Since this week’s installment is Jingles-heavy, let’s highlight a three by the Aussie that came about as the result of some early set-up and then a good P&R read by Hood.
This one caught my mostly because of the funky spacing when the play starts. The Jazz don’t start this one in the flow or from screens like most of their sets. Look at how tightly spaced the three weakside Jazz men are as Trey Burke heads into a misdirection left-side pick with Hood.
This accomplishes a few things. First, if somebody botches coverage on the Burke-Hood action and somebody decides to just go, the paint is open. But if not, now the Blazers are left to guess which of those three players on the weakside is going to be pulled into the next action, making it harder to defend. What winds up happening is that Trey Lyles comes over to pick Hood, while Jeff Withey goes to the dunker7 and Ingles runs a loop route to the corner.
Sounds simple enough, but defending this mess when you don’t know precisely who’s going where can be confusing:
From there, it just turns into good old high screen basketball with the corners spaced. Hood makes a nice little juke to the left to freeze the second defender, and then it’s just a matter of reading where the third defender comes from. He comes from the right corner, and Joe — whose release is quicker at times than the “Slo-Mo” nickname applies — lets this one go quickly enough to evade the closeout.
If we had stuck to the seven-day thing, we’d have only one game ball to give out. After I stated in last week’s “Road Ahead” that Utah could and should take care of the Clips, Sixers and Wolves, they went 1-2 before picking up the NYE win over Portland.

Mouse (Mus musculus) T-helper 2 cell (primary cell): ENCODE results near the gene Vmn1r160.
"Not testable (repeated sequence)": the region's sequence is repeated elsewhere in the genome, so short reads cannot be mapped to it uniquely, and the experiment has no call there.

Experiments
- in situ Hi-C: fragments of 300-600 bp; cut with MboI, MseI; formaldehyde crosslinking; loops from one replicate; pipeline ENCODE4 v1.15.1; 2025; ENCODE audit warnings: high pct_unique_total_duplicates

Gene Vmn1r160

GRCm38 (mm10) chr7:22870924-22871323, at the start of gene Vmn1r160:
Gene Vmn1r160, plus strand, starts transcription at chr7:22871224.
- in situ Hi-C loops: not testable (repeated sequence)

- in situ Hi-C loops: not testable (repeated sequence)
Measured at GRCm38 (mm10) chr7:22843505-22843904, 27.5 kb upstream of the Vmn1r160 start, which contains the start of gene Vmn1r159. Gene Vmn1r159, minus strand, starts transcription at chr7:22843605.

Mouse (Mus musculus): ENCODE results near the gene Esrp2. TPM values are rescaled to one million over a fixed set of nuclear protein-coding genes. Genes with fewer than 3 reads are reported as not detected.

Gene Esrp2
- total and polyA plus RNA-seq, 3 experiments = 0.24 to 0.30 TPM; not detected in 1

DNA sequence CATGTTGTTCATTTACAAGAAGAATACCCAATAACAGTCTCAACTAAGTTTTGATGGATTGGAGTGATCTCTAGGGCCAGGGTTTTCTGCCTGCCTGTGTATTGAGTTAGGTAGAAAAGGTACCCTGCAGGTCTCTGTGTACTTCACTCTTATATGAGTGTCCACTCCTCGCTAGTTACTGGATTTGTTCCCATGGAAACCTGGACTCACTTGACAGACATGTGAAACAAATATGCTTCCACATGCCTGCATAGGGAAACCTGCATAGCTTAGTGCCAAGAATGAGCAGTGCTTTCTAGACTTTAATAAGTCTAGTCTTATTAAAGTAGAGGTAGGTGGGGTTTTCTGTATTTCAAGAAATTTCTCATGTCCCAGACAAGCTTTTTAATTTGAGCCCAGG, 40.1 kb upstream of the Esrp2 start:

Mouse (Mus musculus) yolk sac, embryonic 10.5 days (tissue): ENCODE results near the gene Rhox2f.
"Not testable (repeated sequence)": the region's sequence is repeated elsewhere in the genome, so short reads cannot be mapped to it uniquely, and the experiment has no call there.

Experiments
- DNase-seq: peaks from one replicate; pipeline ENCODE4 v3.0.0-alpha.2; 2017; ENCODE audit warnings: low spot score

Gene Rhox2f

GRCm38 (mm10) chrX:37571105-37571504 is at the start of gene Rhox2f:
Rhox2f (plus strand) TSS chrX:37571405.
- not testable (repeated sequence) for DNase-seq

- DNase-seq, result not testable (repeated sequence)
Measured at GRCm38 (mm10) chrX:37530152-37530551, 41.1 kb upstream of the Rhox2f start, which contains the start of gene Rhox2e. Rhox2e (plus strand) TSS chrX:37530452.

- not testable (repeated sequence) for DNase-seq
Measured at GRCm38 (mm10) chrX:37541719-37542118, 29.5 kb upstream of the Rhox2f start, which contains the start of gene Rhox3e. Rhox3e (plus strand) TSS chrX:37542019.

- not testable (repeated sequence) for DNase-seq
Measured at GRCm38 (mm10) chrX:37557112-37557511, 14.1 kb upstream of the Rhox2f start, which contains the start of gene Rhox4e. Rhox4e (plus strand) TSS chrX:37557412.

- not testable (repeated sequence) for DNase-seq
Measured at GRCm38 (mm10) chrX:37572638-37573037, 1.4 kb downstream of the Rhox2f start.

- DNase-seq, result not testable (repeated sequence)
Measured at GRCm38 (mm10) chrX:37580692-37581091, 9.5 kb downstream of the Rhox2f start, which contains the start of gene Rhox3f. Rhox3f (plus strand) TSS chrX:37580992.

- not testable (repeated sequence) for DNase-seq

Jazz 97, Nuggets 88 – Hayward
Kind of a weird night for game ball, as there were no great candidates. The Jazz’s three leading scorers all missed two thirds or more of their shots, and the only player with a great plus/minus was the 1-for-7 Trey Lyles.
Hayward somehow salvaged a 24-6-4-2-1 out of that ragged game, and he also hit what would eventually prove to be the game-winner, a gutsy three that ensured the Jazz a final possession. Also considered: Jeff Withey (11 & 10) had his first career double-double, along with two blocks and two steals.
Jazz 109, Blazers 96 – Burke
Once I looked more closely, this one was really closer than I thought. Burke’s 27 were the main storyline, but a lot of guys had really good nights. Hayward’s 23 & 10 earned him his second double-double of the year, and he’s the only Jazz non-big to tally even one. Hood had an impressive 18-7-6 that featured a ton of hands-on decision-making and a game-best +54 net rating.
But from a consistency standpoint, this has to be Alfonso. If Hayward or Favors put up 27 in 29 minutes, we wouldn’t even hesitate, so Burke gets the same courtesy and gets his second Spalding.
Clear back on Thanksgiving, we told you that 14 of the Jazz’s upcoming 19 were home games, and that the Jazz had a chance to pad the W column and make up for some road-heavy play early on.
Since then, they’re 7-10.
Yes, injuries have definitely changed the trajectory, but here’s why I bring it up in this space: they have two games left of that stretch on which to still capitalize. Memphis (Saturday’s opponent) and Houston (Monday) are two underperforming teams, but both games feel like long shots with Utah’s injured list looking like it currently does. If Derrick Favors’ back suddenly gets right or if Rudy Gobert shocks us with a much earlier than expected return, those could be two important wins later down the line. All of Utah, Houston and Memphis project to be within a few games of .500, which means these are games that will count heavily down the stretch of the playoff push.
After those two home dates, the Jazz’s return to road play is as unkind as they come: a Wednesday date in San Antonio with the team that beat them by 37 in their last meeting. That kicks off a stretch where eight of the next 11 are road games, so start mentally preparing for what could be a tough 19 days in January.
Does the winky-face suggest that Rudy knows something we don’t? Either way, here’s to an exciting 2016 as it related to Jazz basketball, and a happy new year to you and yours as well!
Way to end the year fellas! Great things are coming in 2016 😉. #HappyNewYear
— Rudy Gobert (@rudygobert27) January 1, 2016